Footage captured by a dashboard camera pointed toward Minnesota police officer Jeronimo Yanez and driver/passenger Philando Castile was publicly released Tuesday afternoon, just days after Yanez was cleared by a jury of second-degree manslaughter for Castile’s death.
The July 6, 2016, footage from Yanez’s car shows the moments leading up to the emotional Facebook Live video, which Castile’s girlfriend Diamond Reynolds broadcast last year after Castile was shot. The image had already been grisly, showing his slumped, bloodied body as the result of yet another police shooting in America.
Castile was pulled over for a broken taillight, and as the New York Times notes, the stop devolved rapidly from typical police procedure to shots fired. As Yanez approaches the car, he reports on his radio that he thinks Castile’s “wide-set nose” resembles that of a robbery suspect.
Yanez approaches the Oldsmobile, and Castile hands Yanez his insurance card. That’s when Castile discloses he has a firearm. Yanez gestures to his holster and tells him not to reach for it. Castile begins to answer, but Yanez cuts him off, as he shouts, “Don’t pull it out!” Castile says he’s not pulling it out, and Reynolds echoes Castile. He shouts again not to pull out the gun but then quickly fires seven shots at Castile.
(Warning for graphic content in the video)
"He killed my boyfriend," Reynolds said in the Facebook Live video, seen by millions since she originally broadcast the shooting’s aftermath. She claimed that police had opened fire when Castile reached for his driver’s license, as an officer requested: "He let the officer know that he had a firearm, and he was reaching for his wallet, and the officer just shot him in his arm."
Last week, after 27 hours of deliberation, the jury found the St. Anthony, Minnesota, police officer not guilty of manslaughter, as well as two counts of dangerous discharge of a firearm, according to the Star Tribune.
In an era in which police are under heightened scrutiny, Castile’s death was received as yet another example of the type of racial disparities in police use of force that have continued to garner national attention after the police shooting of Michael Brown in Ferguson, Missouri, in August 2014.
Philando Castile’s girlfriend claims Castile reached for his driver’s license — and police opened fire
Reynolds said Castile reached for his driver’s license, after reportedly letting an officer know he had a legal gun. (Castile had a concealed carry permit, according to family.) The officer then allegedly opened fire.
"I told him not to reach for it," an officer claimed in the Facebook video. "I told him to get his hand out."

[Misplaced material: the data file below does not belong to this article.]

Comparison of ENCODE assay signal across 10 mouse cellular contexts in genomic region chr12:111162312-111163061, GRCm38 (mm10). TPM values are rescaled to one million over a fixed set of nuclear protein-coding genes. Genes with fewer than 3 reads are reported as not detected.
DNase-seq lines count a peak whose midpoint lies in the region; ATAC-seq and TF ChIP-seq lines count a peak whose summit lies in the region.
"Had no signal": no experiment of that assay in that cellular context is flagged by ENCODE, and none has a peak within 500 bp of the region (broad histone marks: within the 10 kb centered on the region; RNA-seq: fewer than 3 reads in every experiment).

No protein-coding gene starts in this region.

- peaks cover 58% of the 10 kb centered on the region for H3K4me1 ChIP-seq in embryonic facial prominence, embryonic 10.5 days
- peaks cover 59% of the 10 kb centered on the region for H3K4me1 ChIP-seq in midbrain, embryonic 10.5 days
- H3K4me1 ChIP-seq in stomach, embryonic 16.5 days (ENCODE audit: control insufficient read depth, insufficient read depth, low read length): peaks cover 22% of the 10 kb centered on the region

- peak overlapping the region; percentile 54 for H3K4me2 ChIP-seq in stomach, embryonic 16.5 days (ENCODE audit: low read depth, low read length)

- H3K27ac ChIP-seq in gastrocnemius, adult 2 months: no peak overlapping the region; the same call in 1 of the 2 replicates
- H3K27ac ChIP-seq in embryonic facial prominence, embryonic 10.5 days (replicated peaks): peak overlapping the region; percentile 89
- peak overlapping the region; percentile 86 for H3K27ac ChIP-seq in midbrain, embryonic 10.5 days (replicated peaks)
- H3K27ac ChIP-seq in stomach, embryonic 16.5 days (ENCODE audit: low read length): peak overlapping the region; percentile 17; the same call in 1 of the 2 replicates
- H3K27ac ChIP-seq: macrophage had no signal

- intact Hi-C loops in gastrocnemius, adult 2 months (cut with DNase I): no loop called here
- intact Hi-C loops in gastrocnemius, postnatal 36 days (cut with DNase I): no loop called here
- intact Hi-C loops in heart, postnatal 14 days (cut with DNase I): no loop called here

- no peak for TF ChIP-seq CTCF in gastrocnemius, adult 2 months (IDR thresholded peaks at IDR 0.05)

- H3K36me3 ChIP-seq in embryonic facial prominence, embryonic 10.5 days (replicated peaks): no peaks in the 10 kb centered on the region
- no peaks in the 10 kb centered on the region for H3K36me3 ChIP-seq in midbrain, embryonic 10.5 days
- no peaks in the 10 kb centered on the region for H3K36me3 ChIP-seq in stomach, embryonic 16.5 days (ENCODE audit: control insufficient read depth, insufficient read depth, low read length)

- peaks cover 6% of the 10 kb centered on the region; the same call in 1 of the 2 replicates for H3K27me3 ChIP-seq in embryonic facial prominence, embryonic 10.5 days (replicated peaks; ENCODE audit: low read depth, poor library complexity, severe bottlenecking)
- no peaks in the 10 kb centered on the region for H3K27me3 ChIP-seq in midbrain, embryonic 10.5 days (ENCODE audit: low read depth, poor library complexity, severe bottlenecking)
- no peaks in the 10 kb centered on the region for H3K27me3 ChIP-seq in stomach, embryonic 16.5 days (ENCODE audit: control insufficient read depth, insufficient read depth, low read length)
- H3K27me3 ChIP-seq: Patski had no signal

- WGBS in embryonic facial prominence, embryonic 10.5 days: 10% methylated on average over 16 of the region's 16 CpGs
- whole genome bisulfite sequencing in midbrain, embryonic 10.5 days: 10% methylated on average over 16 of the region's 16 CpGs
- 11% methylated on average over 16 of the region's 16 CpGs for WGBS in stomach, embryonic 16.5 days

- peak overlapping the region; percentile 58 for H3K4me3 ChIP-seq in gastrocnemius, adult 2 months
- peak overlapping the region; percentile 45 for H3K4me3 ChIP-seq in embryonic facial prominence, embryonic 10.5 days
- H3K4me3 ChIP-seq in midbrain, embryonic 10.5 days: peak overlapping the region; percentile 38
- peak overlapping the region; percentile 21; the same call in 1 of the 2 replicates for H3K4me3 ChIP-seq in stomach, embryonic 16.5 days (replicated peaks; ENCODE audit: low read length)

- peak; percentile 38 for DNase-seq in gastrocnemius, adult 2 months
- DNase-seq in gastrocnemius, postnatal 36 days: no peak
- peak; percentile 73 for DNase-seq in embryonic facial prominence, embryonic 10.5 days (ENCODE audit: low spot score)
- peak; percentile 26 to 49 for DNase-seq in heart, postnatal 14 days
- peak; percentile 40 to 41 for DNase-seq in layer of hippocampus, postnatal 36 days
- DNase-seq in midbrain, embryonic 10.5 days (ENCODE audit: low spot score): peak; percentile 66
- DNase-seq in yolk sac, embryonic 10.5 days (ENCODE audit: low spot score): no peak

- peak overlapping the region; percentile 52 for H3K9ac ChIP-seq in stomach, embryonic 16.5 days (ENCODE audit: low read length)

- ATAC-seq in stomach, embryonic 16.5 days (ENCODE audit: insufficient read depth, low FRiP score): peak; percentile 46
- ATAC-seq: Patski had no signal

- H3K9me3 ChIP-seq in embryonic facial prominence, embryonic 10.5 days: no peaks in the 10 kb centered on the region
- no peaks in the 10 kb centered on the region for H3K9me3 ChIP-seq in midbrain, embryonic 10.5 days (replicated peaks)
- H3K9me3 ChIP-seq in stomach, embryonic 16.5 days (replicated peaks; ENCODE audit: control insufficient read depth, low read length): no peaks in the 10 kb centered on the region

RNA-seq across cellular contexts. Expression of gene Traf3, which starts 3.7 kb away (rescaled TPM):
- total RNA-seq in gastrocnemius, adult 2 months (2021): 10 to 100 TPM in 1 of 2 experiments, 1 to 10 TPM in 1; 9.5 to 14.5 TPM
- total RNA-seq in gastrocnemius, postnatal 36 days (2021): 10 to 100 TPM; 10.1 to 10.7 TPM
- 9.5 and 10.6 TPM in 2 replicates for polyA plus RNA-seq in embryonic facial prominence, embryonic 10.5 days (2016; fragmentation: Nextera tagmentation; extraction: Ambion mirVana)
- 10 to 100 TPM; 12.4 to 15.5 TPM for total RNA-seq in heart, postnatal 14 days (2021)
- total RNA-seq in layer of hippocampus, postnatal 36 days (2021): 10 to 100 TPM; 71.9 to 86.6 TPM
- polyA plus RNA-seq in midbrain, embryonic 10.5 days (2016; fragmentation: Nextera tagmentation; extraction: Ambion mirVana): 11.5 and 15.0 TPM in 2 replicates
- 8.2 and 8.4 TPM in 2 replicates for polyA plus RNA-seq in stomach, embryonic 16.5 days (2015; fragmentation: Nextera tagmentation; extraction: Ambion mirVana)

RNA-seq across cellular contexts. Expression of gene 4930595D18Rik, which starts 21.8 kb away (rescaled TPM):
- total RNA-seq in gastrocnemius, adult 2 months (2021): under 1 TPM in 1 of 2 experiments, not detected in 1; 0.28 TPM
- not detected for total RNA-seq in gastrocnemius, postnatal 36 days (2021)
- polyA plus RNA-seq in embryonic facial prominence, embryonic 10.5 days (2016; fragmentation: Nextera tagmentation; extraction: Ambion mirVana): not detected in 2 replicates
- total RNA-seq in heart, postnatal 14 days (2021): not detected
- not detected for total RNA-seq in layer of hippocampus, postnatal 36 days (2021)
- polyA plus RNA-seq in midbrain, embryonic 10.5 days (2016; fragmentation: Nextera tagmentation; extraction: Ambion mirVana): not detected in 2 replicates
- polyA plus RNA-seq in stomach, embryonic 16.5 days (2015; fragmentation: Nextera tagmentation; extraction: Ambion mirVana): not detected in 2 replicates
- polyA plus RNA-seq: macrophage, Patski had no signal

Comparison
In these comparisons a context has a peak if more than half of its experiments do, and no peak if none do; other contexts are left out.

"You told him to get his ID, sir — his driver’s license," Reynolds replied. "Oh, my God. Please don’t tell me he’s dead. Please don’t tell me my boyfriend just went like that."
The officer who shot Castile, who was identified as Jeronimo Yanez, and his backup, Joseph Kauser, were members of the St. Anthony Police Department. Both were put on administrative leave as an investigation was carried out by the Minnesota Bureau of Criminal Apprehension, as is standard.
The lawyer representing Yanez told the Associated Press that Yanez "was reacting to the actions of the driver. This had nothing to do with race. This had everything to do with the presence of a gun." But Yanez's attorney did not elaborate on how, exactly, Castile displayed his weapon. Officials confirmed that a handgun was recovered from the scene.
A police radio call offered more details into why Castile was pulled over to begin with. The officer said Castile and his girlfriend "just look like people that were involved in a robbery." He added that Castile "looks more like one of our suspects, just 'cause of the wide-set nose."
"Y’all, please pray for us," Reynolds said at the end of the video. "I ask everybody on Facebook, everybody that’s watching, everybody that’s tuned in, please pray for us."
Pat Pheifer and Claude Peck reported for the Minnesota Star Tribune that Castile was 32 years old and had worked at the J.J. Hill school cafeteria for 12 to 15 years. He died at the Hennepin County Medical Center in Minneapolis at 9:37 pm, a few minutes after he arrived.
Castile’s final traffic stop was far from his first. According to an NPR analysis, it was in fact his 46th stop — almost all of which were related to fairly minor traffic violations. To critics, Castile’s history shows one of the massive racial biases in policing: Black people are, in many jurisdictions, more likely to be stopped for traffic offenses. And with each of those stops, there’s a risk that the police encounter will escalate — potentially leading to a deadly shooting. When you put those two facts together, it helps explain one reason there are such big racial disparities in police use of force.
Black people are much more likely to be killed by police than their white peers
An analysis of the available FBI data by Vox’s Dara Lind shows that US police kill black people at disproportionate rates: They accounted for 31 percent of police killing victims in 2012, even though they made up just 13 percent of the US population. Although the data is incomplete, since it’s based on voluntary reports from police agencies around the country, it highlights the vast disparities in how police use force.
Black teens were 21 times as likely as white teens to be shot and killed by police between 2010 and 2012, according to a ProPublica analysis of the FBI data. ProPublica’s Ryan Gabrielson, Ryann Grochowski Jones, and Eric Sagara reported: "One way of appreciating that stark disparity, ProPublica’s analysis shows, is to calculate how many more whites over those three years would have had to have been killed for them to have been at equal risk. The number is jarring — 185, more than one per week."
There have been several high-profile police killings since 2014 involving black suspects. In Baltimore, six police officers were indicted for the death of Freddie Gray while in police custody. In North Charleston, South Carolina, Michael Slager was charged with murder and fired from the police department after shooting Walter Scott, who was fleeing and unarmed at the time. In Ferguson, Darren Wilson killed unarmed 18-year-old Michael Brown. In New York City, NYPD officer Daniel Pantaleo killed Eric Garner by putting the unarmed 43-year-old black man in a chokehold.
One possible explanation for the racial disparities: Police tend to patrol high-crime neighborhoods, which are disproportionately black. That means they're going to be generally more likely to initiate a policing action, from traffic stops to more serious arrests, against a black person who lives in these areas. And all of these policing actions carry a chance, however small, to escalate into a violent confrontation.